As has occurred within the general population, life expectancy for people with mental retardation has increased considerably during the past decades, so that many of them now reach old age. The aging process presents people with retardation and their families with an immense challenge. The aging and death of their parents lead to changes in the family support network, which affects the help that they and their family members require. The service system too has to face the major challenge of helping family members cope with this complex issue, whether the aging person lives at home or in an out-of-home setting. Several questions arise in this context, such as: How does the aging process affect the functional, health, and social needs of this population? What can be done to allow these individuals to remain where they are for as long as possible as they grow older? How do changes in the age composition of residents in out-of-home settings affect the types and extent of services required?
The comprehensive nationwide study presented in this report compiled information on adults with mental retardation (age 40+) in order to assist the Ministry of Social Affairs and service providers to develop suitable solutions for them. The study examined personal, social, and health characteristics of adults with mental retardation living in out-of-home settings, or living with their families and employed at sheltered employment frameworks, and reviewed their needs and the solutions provided by the services. The report presents findings on the health and functional of various age groups, their needs in the areas of employment and leisure, and the needs of their families. It includes a discussion of the implications of the findings for the development of services. For example:
Expanding the workforce in the services for people with retardation to respond to the increased number of older adults with mental retardation and providing suitable guidance to members of all related professions.
In out-of-home settings, the connection with family members was found to weaken and their involvement to decline, mainly because the parents themselves were aging. It is important for the social service team to invest efforts to prevent this distancing, either by means of “family days” or by providing transportation for the residents and/or members of their families. The physical environment in out-of-home settings should also be adapted to enhance accessibility and prevent risk situations.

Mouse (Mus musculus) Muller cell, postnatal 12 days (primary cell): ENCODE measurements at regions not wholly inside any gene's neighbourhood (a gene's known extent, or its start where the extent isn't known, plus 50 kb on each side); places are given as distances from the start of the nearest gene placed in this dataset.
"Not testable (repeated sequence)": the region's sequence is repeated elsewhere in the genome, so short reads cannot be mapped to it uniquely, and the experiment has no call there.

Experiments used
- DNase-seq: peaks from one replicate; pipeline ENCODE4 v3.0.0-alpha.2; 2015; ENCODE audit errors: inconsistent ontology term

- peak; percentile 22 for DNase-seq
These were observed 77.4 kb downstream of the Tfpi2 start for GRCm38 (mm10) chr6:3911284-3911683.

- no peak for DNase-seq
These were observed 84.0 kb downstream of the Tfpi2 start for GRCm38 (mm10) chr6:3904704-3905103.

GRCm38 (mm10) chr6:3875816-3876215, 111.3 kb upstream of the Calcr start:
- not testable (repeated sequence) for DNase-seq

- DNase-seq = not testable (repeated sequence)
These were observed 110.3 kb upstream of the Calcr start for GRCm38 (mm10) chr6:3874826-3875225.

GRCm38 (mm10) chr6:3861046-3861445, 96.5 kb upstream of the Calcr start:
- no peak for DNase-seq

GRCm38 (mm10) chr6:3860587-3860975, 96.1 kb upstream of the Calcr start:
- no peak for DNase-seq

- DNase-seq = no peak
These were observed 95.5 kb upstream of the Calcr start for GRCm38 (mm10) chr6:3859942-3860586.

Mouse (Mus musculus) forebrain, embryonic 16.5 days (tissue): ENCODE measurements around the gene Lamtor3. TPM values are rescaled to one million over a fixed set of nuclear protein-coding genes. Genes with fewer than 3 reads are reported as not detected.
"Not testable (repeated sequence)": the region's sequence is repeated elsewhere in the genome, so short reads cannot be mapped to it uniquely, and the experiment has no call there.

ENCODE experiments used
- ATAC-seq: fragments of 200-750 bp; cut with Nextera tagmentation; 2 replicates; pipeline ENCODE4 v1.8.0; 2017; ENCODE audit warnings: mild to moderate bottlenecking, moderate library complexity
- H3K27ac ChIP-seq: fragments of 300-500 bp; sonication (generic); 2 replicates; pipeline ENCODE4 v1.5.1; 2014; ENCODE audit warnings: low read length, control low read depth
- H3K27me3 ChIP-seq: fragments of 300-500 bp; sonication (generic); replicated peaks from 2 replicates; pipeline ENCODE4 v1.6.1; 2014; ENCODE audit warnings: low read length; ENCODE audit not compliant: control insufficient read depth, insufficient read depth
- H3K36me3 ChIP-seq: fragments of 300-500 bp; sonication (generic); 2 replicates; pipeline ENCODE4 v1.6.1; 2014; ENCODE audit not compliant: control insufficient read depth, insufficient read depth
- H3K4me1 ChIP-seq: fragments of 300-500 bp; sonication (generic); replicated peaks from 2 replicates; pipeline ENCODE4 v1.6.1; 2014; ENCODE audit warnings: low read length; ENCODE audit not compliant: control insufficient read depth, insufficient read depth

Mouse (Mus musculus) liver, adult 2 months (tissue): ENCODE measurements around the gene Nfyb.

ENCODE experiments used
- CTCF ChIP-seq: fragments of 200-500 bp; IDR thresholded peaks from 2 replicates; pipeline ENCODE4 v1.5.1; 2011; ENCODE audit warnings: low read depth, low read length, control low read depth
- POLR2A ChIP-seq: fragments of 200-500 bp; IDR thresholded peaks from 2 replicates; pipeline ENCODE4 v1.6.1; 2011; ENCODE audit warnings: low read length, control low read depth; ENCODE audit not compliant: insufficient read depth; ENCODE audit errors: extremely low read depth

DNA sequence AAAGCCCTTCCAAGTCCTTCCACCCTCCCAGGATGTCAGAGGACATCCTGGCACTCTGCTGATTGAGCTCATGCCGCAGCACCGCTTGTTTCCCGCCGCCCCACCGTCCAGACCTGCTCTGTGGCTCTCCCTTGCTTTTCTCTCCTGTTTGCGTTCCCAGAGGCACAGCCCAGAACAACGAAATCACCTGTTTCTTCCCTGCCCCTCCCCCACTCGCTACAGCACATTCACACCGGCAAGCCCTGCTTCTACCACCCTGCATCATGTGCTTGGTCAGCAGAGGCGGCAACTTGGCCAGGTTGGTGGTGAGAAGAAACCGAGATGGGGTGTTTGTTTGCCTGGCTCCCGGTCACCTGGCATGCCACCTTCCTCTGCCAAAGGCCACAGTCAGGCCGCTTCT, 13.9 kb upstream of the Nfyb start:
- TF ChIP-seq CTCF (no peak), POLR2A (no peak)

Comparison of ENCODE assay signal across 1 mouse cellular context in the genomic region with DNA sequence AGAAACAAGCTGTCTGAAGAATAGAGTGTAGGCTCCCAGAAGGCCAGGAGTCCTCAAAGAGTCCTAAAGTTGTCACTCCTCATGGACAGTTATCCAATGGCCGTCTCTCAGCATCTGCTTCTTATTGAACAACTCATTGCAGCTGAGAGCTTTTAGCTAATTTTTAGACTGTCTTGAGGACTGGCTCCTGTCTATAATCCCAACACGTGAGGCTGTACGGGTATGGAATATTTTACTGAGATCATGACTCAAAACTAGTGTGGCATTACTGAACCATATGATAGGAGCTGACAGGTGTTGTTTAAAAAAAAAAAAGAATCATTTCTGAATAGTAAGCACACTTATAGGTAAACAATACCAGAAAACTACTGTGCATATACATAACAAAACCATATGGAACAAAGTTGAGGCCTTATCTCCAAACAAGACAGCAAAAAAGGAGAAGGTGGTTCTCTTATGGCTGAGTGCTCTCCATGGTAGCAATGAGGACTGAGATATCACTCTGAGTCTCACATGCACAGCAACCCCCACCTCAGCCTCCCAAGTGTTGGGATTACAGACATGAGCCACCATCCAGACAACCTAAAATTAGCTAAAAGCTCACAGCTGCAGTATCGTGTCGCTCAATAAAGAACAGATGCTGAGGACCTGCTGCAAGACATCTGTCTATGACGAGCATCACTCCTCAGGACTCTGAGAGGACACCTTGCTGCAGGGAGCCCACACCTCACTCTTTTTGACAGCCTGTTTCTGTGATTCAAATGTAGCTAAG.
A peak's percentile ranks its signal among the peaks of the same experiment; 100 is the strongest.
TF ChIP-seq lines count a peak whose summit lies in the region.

In the case of those living with their families, many caregivers – particularly parents – reported feeling burdened. Many also said that they were worried about future care, but, nonetheless, had not contacted any agency in this regard. It is therefore important to strengthen the social system of providing information, counseling, and support to family members. In particular, family members need help in planning for the future.
As the parents grow older, the siblings assume the main caregiving role. It is feared that this could be detrimental to their employment, as they may have to reduce the number of weekly hours worked or take days off. Therefore, in all types of settings, it is necessary to invest in support of the siblings.
Given that various health conditions were found to be under-diagnosed, consideration should be given to developing tools adapted to meet the unique needs of aging people with mental retardation. These tools would make it possible to identify and diagnose age-related diseases and to raise the professionals’ awareness of the specific needs of this population. Training should also be given to a cadre of professionals specializing in aging with retardation, particularly specialists in geriatric medicine and psycho-geriatrics.
The study was conducted in cooperation with the Ministry of Social Affairs and Social Services, the Shalem Foundation, and JDC-ESHEL. The findings are being disseminated throughout the Israeli social and health services and the implications for service development are being discussed in various forums.
Citations in the professional and academic literature
Carmeli, E., & Merrick, J. (2010). Aging people with intellectual disability in Israel. International Journal on Disability and Human Development, 9(4), 263-268.
Finkelstein, A., Tenenbaum, A., & Bachner, Y. G. (2019). ‘I will never be old’: adults with Down syndrome and their parents talk about ageing-related challenges. Ageing & Society, 1-20.
Finkelstein, A., Bachner, Y. G., Greenberger, C., Brooks, R., & Tenenbaum, A. (2018). Correlates of burnout among professionals working with people with intellectual and developmental disabilities. Journal of Intellectual Disability Research, 62(10), 864-874.